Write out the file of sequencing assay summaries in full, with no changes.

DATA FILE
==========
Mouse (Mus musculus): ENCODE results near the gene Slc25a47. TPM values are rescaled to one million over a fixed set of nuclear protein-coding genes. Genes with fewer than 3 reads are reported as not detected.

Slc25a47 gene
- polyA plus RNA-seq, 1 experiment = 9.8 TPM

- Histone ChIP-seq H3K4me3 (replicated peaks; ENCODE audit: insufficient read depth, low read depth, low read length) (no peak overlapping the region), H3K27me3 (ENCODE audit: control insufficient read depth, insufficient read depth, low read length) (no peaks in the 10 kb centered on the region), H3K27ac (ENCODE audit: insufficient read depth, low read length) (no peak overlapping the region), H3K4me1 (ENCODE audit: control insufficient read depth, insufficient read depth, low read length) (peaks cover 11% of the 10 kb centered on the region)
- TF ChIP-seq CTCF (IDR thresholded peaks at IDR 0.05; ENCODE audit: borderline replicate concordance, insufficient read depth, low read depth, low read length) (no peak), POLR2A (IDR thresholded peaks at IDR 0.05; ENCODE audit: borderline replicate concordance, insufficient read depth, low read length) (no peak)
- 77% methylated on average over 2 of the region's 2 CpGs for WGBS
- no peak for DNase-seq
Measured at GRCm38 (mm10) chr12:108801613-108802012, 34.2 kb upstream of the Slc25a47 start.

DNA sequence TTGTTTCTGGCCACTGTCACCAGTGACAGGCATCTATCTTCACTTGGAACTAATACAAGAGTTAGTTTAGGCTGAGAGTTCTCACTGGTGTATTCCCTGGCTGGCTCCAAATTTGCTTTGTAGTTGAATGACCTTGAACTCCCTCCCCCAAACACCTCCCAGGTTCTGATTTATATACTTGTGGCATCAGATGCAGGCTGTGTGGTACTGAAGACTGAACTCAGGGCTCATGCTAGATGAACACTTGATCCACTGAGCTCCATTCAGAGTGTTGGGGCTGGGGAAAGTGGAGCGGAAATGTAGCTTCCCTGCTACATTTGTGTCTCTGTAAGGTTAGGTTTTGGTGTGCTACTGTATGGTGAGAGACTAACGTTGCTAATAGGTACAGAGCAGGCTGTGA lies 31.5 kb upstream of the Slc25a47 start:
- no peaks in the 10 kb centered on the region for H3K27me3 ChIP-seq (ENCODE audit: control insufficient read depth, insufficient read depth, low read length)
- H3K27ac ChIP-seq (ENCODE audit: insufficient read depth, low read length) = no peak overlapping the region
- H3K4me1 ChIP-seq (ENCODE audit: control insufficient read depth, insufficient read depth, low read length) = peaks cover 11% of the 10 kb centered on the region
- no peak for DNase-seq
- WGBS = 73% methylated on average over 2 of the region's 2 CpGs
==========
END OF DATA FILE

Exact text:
Mouse (Mus musculus): ENCODE results near the gene Slc25a47. TPM values are rescaled to one million over a fixed set of nuclear protein-coding genes. Genes with fewer than 3 reads are reported as not detected.

Slc25a47 gene
- polyA plus RNA-seq, 1 experiment = 9.8 TPM

- Histone ChIP-seq H3K4me3 (replicated peaks; ENCODE audit: insufficient read depth, low read depth, low read length) (no peak overlapping the region), H3K27me3 (ENCODE audit: control insufficient read depth, insufficient read depth, low read length) (no peaks in the 10 kb centered on the region), H3K27ac (ENCODE audit: insufficient read depth, low read length) (no peak overlapping the region), H3K4me1 (ENCODE audit: control insufficient read depth, insufficient read depth, low read length) (peaks cover 11% of the 10 kb centered on the region)
- TF ChIP-seq CTCF (IDR thresholded peaks at IDR 0.05; ENCODE audit: borderline replicate concordance, insufficient read depth, low read depth, low read length) (no peak), POLR2A (IDR thresholded peaks at IDR 0.05; ENCODE audit: borderline replicate concordance, insufficient read depth, low read length) (no peak)
- 77% methylated on average over 2 of the region's 2 CpGs for WGBS
- no peak for DNase-seq
Measured at GRCm38 (mm10) chr12:108801613-108802012, 34.2 kb upstream of the Slc25a47 start.

DNA sequence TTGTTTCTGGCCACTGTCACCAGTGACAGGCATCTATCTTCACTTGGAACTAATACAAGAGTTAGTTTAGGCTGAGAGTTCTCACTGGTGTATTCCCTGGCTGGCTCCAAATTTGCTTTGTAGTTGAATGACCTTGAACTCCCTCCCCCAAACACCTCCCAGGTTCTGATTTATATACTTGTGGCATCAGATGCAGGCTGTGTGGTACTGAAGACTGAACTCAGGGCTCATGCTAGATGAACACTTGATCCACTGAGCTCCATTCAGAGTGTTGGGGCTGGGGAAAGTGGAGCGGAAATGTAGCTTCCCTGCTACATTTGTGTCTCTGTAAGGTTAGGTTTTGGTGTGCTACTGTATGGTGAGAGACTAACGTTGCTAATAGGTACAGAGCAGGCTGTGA lies 31.5 kb upstream of the Slc25a47 start:
- no peaks in the 10 kb centered on the region for H3K27me3 ChIP-seq (ENCODE audit: control insufficient read depth, insufficient read depth, low read length)
- H3K27ac ChIP-seq (ENCODE audit: insufficient read depth, low read length) = no peak overlapping the region
- H3K4me1 ChIP-seq (ENCODE audit: control insufficient read depth, insufficient read depth, low read length) = peaks cover 11% of the 10 kb centered on the region
- no peak for DNase-seq
- WGBS = 73% methylated on average over 2 of the region's 2 CpGs